Most people would be happy to retire with a résumé resembling Bobby Murphy’s, but this 26-year-old hasn’t even begun to accomplish his vision for the sport. Already a highly-regarded course designer, R-rated jumper judge and general behind-the-scenes go-to-guy, the Lexington, Ky., native’s true passion lies in applying his marketing background toward ensuring the longevity of the sport.
While earning his B.A. in business management and marketing at the University of Kentucky, Murphy took a break from his studies to spend a season on the major European circuit, rounding out his formal education with a course-designing apprenticeship under Leopoldo Palacios in Spruce Meadows (Alta.). Since then, he’s focused on developing an ambitious multi-faceted plan to bring the sport into the limelight, ranging from incorporating marketing elements into course charts to developing curriculum for grade school students to improve equine awareness in Kentucky schools.
This year, the fifth-generation horseman will spend his third winter designing courses at the Winter Equestrian Festival (Fla.), but he’s been tagging along to competitions with his father, veteran horseman and show manager Robert Murphy, since before he could walk. While his sister Melissa found her niche in the saddle, Bobby grew comfortable behind the scenes following around the likes of Hugh Kincannon, Robert’s business partner at Kentucky Horse Shows LLC, and Richard Jeffrey, eight-time USEF Course Designer of the Year.
“People like Hugh and my dad have really given me such a great understanding of how the system works, and how to do a good job running a show,” he said. “And Richard is a perfectionist, and that can really grow into you. Being surrounded by that at such a young age got me going in the right direction.”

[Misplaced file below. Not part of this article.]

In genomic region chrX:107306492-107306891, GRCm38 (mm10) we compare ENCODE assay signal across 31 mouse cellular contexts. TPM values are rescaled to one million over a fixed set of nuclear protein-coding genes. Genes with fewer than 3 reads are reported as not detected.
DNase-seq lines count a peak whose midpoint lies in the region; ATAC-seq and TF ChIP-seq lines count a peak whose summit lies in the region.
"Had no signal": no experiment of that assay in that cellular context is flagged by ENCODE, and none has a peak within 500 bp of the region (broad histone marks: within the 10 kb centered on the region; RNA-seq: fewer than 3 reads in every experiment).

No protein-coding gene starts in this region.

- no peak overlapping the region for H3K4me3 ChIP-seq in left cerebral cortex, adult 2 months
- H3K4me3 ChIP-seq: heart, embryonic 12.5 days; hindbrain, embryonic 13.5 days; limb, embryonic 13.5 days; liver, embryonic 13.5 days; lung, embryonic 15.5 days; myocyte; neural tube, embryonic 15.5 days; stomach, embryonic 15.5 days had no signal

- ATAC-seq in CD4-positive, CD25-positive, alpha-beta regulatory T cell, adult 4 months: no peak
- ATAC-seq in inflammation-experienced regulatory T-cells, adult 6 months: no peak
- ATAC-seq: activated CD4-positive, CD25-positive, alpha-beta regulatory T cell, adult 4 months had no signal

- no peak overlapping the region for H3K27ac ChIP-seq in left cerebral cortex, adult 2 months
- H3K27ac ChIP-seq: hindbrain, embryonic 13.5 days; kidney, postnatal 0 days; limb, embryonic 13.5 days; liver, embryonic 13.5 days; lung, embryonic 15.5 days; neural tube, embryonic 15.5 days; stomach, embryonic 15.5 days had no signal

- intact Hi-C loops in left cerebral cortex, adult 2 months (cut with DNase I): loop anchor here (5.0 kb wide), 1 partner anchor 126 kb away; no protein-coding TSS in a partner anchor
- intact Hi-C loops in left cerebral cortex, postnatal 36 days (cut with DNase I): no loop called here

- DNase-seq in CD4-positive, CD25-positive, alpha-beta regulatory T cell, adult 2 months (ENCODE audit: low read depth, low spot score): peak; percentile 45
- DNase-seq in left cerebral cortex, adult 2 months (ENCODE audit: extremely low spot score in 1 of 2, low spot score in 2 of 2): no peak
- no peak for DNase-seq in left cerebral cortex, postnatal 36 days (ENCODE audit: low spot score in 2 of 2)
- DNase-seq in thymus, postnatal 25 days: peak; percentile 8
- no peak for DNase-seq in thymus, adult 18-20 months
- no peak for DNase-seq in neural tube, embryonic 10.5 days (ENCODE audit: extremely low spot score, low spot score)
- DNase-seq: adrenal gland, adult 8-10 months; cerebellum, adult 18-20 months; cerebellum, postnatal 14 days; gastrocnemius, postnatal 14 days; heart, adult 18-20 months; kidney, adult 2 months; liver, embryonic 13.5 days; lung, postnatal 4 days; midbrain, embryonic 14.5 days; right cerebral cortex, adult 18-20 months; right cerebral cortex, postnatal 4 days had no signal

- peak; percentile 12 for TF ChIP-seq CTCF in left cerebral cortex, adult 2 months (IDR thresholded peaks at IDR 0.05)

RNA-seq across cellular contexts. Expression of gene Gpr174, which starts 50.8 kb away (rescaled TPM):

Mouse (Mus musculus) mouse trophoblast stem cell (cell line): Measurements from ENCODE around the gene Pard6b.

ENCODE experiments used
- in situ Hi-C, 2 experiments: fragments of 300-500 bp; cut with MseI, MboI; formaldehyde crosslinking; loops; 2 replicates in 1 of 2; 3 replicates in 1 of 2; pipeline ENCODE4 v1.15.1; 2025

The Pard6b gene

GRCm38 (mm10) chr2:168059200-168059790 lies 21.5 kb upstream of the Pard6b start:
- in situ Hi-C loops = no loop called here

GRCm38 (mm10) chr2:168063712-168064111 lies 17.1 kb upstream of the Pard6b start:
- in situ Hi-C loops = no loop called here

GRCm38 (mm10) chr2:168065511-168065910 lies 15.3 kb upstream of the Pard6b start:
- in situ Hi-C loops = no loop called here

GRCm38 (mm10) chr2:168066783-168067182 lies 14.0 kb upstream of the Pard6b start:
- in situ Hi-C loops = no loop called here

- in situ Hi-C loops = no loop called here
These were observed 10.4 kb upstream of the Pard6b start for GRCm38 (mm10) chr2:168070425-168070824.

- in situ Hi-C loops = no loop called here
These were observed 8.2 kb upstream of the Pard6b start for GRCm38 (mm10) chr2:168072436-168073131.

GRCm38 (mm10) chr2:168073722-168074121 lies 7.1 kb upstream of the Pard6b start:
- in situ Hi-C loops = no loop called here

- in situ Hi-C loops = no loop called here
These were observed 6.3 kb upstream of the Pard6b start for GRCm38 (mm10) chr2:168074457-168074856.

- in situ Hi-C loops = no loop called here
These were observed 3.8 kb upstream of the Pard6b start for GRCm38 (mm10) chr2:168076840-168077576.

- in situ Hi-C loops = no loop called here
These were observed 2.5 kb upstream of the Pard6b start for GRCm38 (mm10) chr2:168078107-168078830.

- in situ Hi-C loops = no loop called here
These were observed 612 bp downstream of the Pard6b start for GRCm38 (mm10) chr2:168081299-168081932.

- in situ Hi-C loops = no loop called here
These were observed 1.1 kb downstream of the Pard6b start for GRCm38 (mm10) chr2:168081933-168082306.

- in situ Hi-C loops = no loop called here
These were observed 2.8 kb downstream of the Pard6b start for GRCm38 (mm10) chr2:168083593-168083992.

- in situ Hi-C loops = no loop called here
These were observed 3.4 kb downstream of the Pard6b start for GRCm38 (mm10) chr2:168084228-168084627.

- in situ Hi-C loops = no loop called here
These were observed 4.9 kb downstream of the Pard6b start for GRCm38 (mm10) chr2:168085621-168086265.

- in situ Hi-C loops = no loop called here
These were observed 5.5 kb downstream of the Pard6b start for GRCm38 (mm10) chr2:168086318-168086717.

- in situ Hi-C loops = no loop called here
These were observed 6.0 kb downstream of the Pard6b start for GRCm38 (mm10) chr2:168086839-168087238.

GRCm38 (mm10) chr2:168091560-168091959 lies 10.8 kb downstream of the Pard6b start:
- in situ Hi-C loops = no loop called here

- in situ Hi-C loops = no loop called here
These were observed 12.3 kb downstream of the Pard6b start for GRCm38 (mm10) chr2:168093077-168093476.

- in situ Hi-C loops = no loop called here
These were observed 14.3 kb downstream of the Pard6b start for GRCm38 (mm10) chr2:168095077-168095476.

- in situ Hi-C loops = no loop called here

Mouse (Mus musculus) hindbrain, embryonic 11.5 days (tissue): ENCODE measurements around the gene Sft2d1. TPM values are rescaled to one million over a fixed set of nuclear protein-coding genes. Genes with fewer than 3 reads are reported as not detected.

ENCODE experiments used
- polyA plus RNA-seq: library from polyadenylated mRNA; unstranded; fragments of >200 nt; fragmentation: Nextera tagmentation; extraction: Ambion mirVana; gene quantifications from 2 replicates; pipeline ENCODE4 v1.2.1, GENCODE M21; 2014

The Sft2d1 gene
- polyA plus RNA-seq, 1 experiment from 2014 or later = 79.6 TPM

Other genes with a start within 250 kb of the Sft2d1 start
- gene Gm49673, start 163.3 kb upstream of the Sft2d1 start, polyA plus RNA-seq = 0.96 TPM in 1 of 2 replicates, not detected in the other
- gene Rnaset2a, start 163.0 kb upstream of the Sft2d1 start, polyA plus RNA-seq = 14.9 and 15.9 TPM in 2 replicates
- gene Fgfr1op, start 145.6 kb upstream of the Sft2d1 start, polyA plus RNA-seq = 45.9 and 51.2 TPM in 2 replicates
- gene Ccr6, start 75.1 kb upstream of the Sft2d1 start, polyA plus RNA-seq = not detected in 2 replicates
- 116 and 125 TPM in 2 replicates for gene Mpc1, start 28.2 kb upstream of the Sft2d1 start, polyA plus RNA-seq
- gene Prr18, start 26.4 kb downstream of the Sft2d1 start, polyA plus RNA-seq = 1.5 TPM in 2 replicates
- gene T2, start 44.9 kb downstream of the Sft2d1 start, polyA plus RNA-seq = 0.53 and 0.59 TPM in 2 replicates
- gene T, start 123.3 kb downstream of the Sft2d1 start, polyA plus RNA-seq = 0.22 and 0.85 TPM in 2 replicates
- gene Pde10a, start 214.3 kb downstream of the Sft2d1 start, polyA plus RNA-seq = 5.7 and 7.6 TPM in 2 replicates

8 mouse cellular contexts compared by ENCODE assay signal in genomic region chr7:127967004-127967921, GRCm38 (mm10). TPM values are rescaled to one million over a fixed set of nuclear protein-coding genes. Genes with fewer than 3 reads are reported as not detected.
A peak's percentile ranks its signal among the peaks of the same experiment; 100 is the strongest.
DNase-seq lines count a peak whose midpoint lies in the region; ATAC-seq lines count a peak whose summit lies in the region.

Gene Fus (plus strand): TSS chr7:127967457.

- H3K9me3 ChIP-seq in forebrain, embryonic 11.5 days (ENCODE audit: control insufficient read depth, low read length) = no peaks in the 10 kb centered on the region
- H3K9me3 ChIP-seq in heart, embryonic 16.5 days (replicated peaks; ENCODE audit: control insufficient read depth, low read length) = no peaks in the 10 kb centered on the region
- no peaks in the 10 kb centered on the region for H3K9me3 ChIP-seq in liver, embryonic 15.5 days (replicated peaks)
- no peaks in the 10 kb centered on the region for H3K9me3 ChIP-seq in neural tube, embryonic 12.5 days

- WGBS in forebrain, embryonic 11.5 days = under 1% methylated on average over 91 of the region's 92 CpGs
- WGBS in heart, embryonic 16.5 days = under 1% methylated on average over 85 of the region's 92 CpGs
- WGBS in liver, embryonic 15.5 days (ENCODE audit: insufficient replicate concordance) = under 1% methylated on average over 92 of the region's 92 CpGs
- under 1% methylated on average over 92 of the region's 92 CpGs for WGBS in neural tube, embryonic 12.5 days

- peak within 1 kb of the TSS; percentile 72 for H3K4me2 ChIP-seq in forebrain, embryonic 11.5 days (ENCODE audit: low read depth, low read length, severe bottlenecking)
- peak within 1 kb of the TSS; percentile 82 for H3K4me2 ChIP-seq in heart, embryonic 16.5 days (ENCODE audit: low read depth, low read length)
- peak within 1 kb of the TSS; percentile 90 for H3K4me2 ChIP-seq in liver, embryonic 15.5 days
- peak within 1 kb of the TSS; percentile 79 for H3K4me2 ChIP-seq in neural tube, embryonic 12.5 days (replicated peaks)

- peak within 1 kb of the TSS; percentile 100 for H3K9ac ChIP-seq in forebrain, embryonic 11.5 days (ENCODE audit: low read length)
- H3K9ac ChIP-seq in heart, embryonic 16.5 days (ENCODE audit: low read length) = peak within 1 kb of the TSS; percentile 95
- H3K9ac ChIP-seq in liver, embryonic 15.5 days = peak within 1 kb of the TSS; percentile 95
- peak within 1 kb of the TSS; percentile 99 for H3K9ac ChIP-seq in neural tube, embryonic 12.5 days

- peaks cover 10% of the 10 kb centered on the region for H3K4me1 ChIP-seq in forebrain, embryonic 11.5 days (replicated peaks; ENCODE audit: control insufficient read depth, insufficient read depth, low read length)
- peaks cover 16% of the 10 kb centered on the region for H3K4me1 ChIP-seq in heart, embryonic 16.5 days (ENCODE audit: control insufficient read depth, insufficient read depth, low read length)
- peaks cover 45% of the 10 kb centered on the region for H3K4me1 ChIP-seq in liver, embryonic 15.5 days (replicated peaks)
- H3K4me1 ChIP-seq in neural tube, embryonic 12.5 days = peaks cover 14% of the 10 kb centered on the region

Last season alone the precocious course designer helped build tracks at the $100,000 ASG Software Solutions/USHJA International Hunter Derby Finals (Ky.), the $25,000 The Chronicle of the Horse/USHJA International Hunter Derby (Ill.), the Midwestern Young Jumper Finals (Ky.), the $50,000 ASG Software Solutions/USHJA International Hunter Derby (Fla.) and the Syracuse Invitational Sporthorse Tournament (N.Y.).
This year he looks forward to designing the course at The Chronicle of the Horse/USHJA International Derby Finals again, and to assisting Richard Jeffery and Conrad Homfeld at the Alltech FEI World Equestrian Games (Ky.). He’ll also be busy during the WEG helping his father, who will serve as the Field of Play Manager, manage traffic and logistical issues.
Name: Robert Murphy
Home Base: Lexington, Ky.
Where are you most often found at a horse show?
Ringside. Depending on what class is running, if I designed the course I try to watch as much as I can, definitely the professional hunter divisions and the level 5 and above jumpers.
What’s the best part of your job?
Getting to work with great people. In this industry you really develop unique, tight-knit relationships with people. You’re spending holidays together.
Do you remember the first course you designed?
It was nerve-wracking. I was 15, and the course designer didn’t show up, so I stepped up. That was a B-rated show, and I did my first A-rated show a year later. I had those courses on a computer that crashed, but I have most of the courses I have designed.
What advice do you have for anyone who’s about to ride one of your courses?